Forward is committed to assessing the effectiveness of our services through research and evaluation and is working closely with the Justice Data Lab (JDL), a unique service from the Ministry of Justice that helps organisations to assess the impact of their work on reducing re-offending.
Our most recent submission to the JDL relates to our work with female offenders with a history of substance dependence. We are delighted to report that those who completed our Women’s Substance Dependence Treatment Programme (WSDTP) reported a 1-year re-offending rate of just 18% compared with a control group of 29%. This means that women who completed the programme were 38% less likely to re-offend than individuals with a similar offending profile who did not engage with our programme. There was also a significant reduction in the volume of offences committed by programme completers. We feel these findings hold particular significance given the multiple and complex vulnerabilities experienced by women involved in the criminal justice system, the cycle of reoffending and associated trauma. The full JDL study can be found here.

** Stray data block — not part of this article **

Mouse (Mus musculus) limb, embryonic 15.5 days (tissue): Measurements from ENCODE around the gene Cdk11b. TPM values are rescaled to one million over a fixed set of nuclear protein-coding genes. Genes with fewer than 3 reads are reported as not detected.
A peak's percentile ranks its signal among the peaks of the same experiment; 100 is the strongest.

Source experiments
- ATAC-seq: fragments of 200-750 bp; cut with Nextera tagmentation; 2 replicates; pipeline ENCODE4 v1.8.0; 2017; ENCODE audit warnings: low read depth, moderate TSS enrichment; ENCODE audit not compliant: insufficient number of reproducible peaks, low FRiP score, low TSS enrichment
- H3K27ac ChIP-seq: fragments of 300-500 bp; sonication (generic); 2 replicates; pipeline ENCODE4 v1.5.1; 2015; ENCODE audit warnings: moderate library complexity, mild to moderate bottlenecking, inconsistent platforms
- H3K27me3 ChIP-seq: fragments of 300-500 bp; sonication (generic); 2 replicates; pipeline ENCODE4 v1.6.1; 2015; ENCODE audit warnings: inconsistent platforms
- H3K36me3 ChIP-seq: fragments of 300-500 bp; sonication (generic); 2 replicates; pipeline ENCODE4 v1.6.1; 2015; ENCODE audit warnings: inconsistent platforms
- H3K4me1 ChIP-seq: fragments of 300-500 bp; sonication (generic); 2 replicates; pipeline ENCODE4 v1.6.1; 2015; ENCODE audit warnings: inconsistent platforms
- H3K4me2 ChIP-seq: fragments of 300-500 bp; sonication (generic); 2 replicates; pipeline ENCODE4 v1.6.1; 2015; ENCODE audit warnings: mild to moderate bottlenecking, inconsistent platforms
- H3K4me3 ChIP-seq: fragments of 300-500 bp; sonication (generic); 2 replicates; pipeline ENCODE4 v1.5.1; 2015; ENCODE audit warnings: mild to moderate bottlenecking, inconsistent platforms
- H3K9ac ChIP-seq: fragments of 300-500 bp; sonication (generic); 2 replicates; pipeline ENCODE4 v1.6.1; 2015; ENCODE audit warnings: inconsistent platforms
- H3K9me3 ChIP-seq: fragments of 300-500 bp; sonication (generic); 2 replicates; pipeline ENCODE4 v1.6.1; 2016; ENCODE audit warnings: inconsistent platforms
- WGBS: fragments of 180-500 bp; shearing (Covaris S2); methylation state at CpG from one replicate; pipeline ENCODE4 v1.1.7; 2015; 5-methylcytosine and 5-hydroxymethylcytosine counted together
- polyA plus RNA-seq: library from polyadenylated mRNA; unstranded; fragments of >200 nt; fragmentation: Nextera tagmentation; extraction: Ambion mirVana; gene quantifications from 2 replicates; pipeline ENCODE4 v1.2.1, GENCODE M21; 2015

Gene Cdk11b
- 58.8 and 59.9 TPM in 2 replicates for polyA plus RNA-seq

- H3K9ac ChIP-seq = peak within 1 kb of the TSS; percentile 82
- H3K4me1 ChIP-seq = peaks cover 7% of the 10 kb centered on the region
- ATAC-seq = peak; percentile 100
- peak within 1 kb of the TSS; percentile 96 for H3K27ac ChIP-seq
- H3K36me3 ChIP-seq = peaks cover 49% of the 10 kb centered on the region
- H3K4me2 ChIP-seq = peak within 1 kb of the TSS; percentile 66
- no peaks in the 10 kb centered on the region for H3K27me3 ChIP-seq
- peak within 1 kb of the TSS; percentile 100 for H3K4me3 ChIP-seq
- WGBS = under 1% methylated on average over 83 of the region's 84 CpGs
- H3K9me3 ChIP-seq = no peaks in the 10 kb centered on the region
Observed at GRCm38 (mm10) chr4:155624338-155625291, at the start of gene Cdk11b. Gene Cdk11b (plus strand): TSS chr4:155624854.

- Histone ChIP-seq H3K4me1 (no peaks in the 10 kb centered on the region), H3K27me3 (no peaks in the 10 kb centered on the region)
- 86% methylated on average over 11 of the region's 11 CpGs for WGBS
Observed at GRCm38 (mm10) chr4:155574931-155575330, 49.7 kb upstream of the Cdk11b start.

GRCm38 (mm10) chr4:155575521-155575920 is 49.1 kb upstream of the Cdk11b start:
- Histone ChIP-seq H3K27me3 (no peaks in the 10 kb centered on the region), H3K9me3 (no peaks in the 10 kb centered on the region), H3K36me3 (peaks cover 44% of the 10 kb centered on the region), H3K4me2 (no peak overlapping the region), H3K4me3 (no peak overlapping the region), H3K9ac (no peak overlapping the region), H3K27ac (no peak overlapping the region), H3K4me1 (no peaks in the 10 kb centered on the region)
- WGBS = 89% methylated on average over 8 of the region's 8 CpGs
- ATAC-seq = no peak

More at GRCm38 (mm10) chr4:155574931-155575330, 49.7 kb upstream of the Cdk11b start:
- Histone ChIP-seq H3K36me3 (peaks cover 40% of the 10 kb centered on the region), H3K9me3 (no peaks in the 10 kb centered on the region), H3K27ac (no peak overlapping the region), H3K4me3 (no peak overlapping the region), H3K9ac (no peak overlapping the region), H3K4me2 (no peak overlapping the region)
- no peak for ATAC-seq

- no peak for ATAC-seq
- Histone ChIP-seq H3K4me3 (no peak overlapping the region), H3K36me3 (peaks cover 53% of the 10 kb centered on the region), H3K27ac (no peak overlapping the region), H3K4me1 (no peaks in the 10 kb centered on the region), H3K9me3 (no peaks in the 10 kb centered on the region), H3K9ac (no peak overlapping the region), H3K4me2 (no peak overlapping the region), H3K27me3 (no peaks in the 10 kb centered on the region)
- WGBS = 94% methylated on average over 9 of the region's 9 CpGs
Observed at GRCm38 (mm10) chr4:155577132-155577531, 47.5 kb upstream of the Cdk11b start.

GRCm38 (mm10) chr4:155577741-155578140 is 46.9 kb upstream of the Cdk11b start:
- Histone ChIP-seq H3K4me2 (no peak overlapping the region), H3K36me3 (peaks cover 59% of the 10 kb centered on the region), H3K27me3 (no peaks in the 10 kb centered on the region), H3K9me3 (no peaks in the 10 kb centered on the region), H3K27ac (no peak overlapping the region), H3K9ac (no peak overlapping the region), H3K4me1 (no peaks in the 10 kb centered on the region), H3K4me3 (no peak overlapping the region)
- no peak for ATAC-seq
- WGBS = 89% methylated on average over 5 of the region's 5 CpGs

This positive impact on re-offending is consistent with previous research into ‘RAPt’ structured, abstinence-based treatment programmes for male offenders: 31% two year reoffending rate for completers of our Substance Dependence Treatment Programme (Kopac et al. 2014); and 37% one year reoffending rate for completers of our Alcohol Dependence Treatment Programme (JDL, 2018). (It should be noted there are methodological limitations in estimating the likely reoffending rate for drug or alcohol dependent offenders who do not access these programmes – the JDL comparison groups (with re-offending rates of between 35 and 40%) are based on a criteria of frequent drug/alcohol use, rather than dependence, leading to significant underestimates. Other estimates of the reoffending rates of drug/alcohol dependent offenders range between 58% (participants of all accredited drug/alcohol programmes in prison, according to a MoJ Analytical Series study in 2013) and 76% for ex-prisoners who reported using Class A drugs post-release in the same study).